Delighted to include a guest blog post from one of our alumni Gillian Hancey, Senior Medical Writer at Porterhouse Medical. To hear more stories like Gillian’s book your place at “Careers in Life Sciences” on 1st February. bookings open on MyCareerHub and going fast!
So, you decided to go to university to study life sciences, and now you are set to become a qualified scientist. You have enjoyed the content of your degree and want science to be part of your future career, but you can’t see yourself working in a laboratory for the rest of your life. Does this sound familiar?
This was the position I was in when I was at university, so when I found out about medical writing as a career, I knew straight away it was something that I would like to pursue.
Medical writers work in the medical communications industry, which helps to provide medical, scientific and healthcare-related information to a range of audiences and in a variety of different ways. For example, as a medical writer, your audience might be doctors, nurses, patients or employees of a pharmaceutical company, and you might be providing them with information via printed materials, such as leaflets; digitally, via iPad apps or online programmes; or through slide presentations at educational meetings.
The healthcare industry is continually changing, and medical writing is a career that allows you to remain at the forefront of scientific advancements because it often involves working with data that are not yet in the public domain. Rather than being restricted to a particular area of research, medical writers have to juggle several different types of project at one time and work across many different disease areas; this means that the work is always interesting and varied, but also that you have to be very organised and able to effectively manage your time.
A science background is essential for medical writing because you must be able to quickly understand different diseases or therapy areas and complex scientific data. However, you also need excellent writing skills. Needless to say, make sure you thoroughly proofread your CV and cover letter if you apply for a medical writing position because your potential employer will be looking at how well your application documents are written as well as your qualifications and experience.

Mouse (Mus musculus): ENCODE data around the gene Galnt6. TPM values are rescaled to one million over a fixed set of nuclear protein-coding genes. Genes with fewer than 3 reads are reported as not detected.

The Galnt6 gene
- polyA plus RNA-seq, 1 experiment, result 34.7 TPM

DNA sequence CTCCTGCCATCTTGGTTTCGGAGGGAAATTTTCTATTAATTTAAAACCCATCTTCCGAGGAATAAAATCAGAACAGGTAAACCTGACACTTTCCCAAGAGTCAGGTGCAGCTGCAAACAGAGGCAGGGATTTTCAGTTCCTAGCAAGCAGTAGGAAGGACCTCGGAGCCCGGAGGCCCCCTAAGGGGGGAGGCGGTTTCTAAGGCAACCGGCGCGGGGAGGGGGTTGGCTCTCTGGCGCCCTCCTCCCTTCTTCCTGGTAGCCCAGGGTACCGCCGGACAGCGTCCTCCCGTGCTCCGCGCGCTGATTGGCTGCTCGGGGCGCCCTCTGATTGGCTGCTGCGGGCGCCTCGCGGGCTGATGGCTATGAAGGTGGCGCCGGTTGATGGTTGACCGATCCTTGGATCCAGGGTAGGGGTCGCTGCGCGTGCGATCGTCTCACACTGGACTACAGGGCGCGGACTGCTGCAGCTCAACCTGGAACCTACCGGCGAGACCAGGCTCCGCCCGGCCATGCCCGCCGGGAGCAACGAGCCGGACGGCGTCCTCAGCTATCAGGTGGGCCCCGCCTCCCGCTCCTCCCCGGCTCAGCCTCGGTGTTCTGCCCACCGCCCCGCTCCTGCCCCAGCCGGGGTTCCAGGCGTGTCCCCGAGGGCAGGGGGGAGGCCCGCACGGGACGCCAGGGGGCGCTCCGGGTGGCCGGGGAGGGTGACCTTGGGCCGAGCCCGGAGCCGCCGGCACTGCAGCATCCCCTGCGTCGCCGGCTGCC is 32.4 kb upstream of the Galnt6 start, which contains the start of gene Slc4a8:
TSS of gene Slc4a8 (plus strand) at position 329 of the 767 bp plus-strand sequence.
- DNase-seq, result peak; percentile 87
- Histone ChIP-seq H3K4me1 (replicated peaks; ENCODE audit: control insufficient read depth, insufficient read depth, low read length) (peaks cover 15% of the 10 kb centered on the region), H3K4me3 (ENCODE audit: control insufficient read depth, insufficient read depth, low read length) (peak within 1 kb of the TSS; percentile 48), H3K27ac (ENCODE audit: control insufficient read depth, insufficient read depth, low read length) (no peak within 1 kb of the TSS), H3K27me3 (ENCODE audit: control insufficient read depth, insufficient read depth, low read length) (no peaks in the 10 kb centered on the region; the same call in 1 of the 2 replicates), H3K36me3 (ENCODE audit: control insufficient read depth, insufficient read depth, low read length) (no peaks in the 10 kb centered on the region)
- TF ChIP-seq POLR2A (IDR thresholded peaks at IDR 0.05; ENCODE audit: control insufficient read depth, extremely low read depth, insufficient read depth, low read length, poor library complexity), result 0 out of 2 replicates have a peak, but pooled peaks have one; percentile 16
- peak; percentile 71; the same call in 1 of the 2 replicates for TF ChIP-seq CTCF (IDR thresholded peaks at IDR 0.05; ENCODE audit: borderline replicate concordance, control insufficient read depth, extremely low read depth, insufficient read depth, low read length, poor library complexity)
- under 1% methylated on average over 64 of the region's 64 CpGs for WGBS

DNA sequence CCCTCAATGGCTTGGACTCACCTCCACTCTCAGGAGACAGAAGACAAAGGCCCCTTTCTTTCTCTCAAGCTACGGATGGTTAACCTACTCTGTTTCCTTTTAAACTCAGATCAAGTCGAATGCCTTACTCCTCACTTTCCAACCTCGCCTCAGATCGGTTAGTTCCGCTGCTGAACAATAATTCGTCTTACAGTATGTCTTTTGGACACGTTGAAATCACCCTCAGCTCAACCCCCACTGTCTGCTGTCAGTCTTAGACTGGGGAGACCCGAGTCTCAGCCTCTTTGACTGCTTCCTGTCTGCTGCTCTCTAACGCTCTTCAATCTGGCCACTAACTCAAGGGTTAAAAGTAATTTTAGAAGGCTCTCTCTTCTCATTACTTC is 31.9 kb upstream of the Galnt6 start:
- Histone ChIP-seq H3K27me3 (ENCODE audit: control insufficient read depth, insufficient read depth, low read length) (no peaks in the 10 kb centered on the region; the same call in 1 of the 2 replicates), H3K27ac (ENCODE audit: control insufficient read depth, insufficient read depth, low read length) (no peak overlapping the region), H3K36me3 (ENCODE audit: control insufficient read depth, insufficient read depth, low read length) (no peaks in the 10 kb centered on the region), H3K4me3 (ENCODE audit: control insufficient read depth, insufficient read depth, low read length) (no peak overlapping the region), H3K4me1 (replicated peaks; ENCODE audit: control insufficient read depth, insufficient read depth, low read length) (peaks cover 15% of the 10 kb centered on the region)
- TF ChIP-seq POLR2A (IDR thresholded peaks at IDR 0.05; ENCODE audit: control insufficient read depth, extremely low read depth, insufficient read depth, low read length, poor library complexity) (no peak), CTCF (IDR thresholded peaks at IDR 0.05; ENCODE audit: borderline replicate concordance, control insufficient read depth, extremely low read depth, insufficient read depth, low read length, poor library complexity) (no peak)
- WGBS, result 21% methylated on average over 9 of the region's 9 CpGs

I can honestly say that I really enjoy my job, and I look forward to going into the office every day and tackling different projects. However, it is not always plain sailing. For me to employ a trainee writer, I need to know that they will be dedicated to the role because it can be stressful: deadlines are often tight and long hours of work may be required to meet them. Medical writers tend to work with many clients from many different pharmaceutical companies and have to effectively meet all their needs. Our clients are often under a great deal of pressure and rely on us to support them in their role.
Another point to add is that, if you are desperate to stay in Edinburgh, medical writing is probably not for you. Medical writers often work at medical communications agencies, which are concentrated around the South East and North West of England, where pharmaceutical companies are predominantly based. The industry is not yet widespread in Scotland, but it is growing, and new agencies and branches are appearing all the time. If you are looking to start out as a medical writer, I would recommend that you don’t try to choose where you want to live; trainee positions are hard to come by, so you need to be willing to move to where they are. As you become more experienced, you will become a more appealing candidate and will be able to be picky about where you live.
On that note, a little experience goes a long way in medical communications, so take advantage of any relevant opportunities when you first graduate, even if it is not the exact role (or salary) you are ultimately looking for. After finishing university, I initially took a post as an editor for a scientific publishing company in London to try and gain more experience that would be useful for a career in medical writing. This role gave me good experience of proofreading scientific text and preparing manuscripts for publication, but it wasn’t an easy time. I was living in London on a very low salary, so I had to live in a crowded house share around the corner from the office to minimise rent payments and avoid commuting costs. I spent my evenings and weekends doing volunteer writing work for charitable agencies to gain more experience that I could put on my CV. After nearly a year, this paid off; I was offered a trainee medical writer position and was able to move to an area where I wanted to live. Since then, I have progressed up the career ladder of medical writing.
So, my last piece of advice (which doesn’t just apply to medical communications) is to be enthusiastic and willing to learn when you first start out. The work you are given when you first start a new role may not be the most interesting task of your career, but embrace the opportunity to learn about industry processes from whatever work you are given and be enthusiastic about helping other members of your team. The more you take on board, the faster you will progress, and your colleagues will be more willing to steer opportunities your way if you demonstrate that you are a motivated individual who is dedicated to any task you are given.